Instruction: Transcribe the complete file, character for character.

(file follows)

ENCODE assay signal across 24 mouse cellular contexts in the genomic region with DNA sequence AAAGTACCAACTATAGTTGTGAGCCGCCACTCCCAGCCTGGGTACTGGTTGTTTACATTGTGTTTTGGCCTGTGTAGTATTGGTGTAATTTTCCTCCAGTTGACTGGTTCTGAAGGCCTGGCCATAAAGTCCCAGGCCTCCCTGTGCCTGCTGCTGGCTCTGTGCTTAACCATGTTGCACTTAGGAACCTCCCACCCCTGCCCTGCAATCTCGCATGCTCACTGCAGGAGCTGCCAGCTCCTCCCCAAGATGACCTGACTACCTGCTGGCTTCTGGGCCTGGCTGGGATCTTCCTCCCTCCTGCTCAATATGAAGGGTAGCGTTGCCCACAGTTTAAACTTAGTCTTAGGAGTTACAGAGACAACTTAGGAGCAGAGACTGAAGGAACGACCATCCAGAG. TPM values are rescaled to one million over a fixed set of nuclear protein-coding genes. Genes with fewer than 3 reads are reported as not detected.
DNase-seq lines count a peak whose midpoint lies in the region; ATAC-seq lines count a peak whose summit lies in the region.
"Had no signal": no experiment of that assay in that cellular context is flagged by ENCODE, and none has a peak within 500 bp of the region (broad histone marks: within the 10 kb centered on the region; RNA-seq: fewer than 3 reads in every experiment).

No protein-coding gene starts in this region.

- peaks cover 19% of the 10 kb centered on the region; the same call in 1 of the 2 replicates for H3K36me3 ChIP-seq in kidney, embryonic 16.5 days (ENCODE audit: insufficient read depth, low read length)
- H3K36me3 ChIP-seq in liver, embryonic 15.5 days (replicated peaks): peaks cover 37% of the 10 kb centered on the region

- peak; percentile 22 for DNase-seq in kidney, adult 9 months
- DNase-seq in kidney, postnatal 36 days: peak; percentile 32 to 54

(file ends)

ENCODE assay signal across 24 mouse cellular contexts in the genomic region with DNA sequence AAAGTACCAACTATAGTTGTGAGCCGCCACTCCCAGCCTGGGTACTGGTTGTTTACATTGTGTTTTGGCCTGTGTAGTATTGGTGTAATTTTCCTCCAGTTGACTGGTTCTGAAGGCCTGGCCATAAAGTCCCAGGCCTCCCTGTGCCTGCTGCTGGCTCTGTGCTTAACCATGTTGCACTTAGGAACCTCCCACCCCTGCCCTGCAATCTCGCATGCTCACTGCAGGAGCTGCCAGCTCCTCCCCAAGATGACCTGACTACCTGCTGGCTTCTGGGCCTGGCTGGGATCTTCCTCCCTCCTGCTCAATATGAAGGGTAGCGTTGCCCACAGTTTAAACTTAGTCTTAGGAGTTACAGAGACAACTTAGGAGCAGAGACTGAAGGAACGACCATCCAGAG. TPM values are rescaled to one million over a fixed set of nuclear protein-coding genes. Genes with fewer than 3 reads are reported as not detected.
DNase-seq lines count a peak whose midpoint lies in the region; ATAC-seq lines count a peak whose summit lies in the region.
"Had no signal": no experiment of that assay in that cellular context is flagged by ENCODE, and none has a peak within 500 bp of the region (broad histone marks: within the 10 kb centered on the region; RNA-seq: fewer than 3 reads in every experiment).

No protein-coding gene starts in this region.

- peaks cover 19% of the 10 kb centered on the region; the same call in 1 of the 2 replicates for H3K36me3 ChIP-seq in kidney, embryonic 16.5 days (ENCODE audit: insufficient read depth, low read length)
- H3K36me3 ChIP-seq in liver, embryonic 15.5 days (replicated peaks): peaks cover 37% of the 10 kb centered on the region

- peak; percentile 22 for DNase-seq in kidney, adult 9 months
- DNase-seq in kidney, postnatal 36 days: peak; percentile 32 to 54